As soon as the rejecting device 52 receives the rejection signal E, the rejecting device 52 starts immediately and rejects the cigarette rod including the soft spot to outside the delivery path 2.

As described before, since the four light sources 18, 20, 22 and 24 are separated from one another at an angle of 45 in the circumferential direction of the tobacco rod T, the infrared rays from the light sources enter the tobacco rod T from an outer peripheral region spanning about 135, as viewed in the circumferential direction of the tobacco rod T. Therefore, as is obvious from FIG. 4, the infrared rays incident into the tobacco rod T are directed to the inside of the tobacco rod T so as to cover substantially the whole cross section of the tobacco rod T. The infrared rays introduced into the tobacco rod T are reflected by the shredded tobacco inside the rod, and the reflection is repeated, so that the infrared rays are uniformly diffused in gaps in the tobacco rod T.

The infrared rays uniformly diffused in the tobacco rod T leak out through the radial holes 38 and 40 of the rod guide 10, and the leaked-out infrared rays are received by the light receivers 26 and 28. Since the infrared rays received by the light receivers 26 and 28 have been uniformly diffused in the tobacco rod T, a received-light level of the infrared rays received by the light receivers 26 and 28 indicates an accurate shredded tobacco filling density, which makes it possible to detect soft spots in the tobacco rod T with high accuracy.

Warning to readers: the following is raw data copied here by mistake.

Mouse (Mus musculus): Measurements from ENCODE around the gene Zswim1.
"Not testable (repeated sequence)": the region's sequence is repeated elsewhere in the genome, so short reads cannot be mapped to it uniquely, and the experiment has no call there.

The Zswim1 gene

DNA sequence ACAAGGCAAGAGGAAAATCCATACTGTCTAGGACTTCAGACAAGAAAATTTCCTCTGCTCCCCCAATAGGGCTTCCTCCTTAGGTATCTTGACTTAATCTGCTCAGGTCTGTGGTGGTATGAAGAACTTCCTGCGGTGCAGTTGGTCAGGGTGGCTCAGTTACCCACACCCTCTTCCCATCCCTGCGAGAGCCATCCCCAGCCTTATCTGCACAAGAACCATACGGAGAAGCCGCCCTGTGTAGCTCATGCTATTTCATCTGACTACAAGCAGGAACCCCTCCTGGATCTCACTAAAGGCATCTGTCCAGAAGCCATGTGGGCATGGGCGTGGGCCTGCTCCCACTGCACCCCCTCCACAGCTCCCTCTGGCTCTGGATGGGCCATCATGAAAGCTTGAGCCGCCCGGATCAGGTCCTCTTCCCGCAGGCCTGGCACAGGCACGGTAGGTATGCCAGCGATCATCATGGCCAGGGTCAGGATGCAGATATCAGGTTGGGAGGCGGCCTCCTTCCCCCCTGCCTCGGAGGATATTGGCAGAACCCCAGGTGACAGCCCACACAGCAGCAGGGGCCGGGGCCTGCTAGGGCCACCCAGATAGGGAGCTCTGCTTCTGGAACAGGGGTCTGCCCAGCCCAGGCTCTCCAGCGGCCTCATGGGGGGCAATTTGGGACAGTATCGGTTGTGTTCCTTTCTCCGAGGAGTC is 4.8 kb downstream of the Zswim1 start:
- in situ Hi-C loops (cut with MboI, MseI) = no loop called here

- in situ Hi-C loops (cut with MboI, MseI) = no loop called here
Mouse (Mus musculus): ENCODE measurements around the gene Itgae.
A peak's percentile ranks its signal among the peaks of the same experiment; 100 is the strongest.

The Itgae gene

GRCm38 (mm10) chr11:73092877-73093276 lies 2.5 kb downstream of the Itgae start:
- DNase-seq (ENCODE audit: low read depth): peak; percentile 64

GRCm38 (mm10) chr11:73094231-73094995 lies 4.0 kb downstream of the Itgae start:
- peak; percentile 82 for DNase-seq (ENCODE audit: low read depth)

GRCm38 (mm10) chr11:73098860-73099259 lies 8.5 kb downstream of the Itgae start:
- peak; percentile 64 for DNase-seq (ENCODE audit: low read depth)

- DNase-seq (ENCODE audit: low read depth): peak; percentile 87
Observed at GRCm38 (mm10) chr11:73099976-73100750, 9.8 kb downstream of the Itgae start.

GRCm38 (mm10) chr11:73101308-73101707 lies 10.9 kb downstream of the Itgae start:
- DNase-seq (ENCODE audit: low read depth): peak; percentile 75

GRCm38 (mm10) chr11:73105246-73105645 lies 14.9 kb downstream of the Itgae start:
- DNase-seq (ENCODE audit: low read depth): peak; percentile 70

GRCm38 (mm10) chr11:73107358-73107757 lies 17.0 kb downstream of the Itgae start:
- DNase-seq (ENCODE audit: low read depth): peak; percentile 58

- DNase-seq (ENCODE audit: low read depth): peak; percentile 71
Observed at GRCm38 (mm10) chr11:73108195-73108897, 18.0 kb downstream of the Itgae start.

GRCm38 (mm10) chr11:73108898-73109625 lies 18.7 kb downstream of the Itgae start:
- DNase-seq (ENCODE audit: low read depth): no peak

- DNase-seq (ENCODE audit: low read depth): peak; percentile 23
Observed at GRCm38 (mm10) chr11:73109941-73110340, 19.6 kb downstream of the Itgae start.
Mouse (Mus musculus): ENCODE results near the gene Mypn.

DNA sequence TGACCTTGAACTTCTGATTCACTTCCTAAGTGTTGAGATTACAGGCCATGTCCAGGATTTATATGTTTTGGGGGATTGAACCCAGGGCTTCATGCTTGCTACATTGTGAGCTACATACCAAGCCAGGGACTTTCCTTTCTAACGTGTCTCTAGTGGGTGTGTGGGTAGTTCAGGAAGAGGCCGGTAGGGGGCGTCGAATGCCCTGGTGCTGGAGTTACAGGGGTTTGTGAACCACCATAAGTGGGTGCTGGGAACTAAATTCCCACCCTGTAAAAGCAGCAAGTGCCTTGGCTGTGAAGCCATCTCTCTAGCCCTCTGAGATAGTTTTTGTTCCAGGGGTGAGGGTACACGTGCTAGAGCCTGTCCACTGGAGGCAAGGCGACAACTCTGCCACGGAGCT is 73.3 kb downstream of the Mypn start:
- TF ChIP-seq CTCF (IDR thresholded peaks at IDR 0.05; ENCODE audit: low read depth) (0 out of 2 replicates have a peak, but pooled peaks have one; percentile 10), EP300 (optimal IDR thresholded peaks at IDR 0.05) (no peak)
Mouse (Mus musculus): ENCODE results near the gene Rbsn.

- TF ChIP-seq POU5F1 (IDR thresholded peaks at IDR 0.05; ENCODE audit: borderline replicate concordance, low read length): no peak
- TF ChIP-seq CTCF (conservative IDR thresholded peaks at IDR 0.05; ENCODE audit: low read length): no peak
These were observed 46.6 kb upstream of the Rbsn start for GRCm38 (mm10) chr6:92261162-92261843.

The infrared rays from the light sources 18, 20, 22 and 24 do not horizontally enter the tobacco rod T, so that the infrared rays do not pass directly through gaps in the tobacco rod T to travel toward the light receivers 26 and 28. As a result, the light receivers 26 and 28 can receive only the infrared rays which have been diffused in the tobacco rod T, and therefore the received-light quantity of the infrared rays received by the light receivers 26 and 28 represents an accurate shredded tobacco filling density.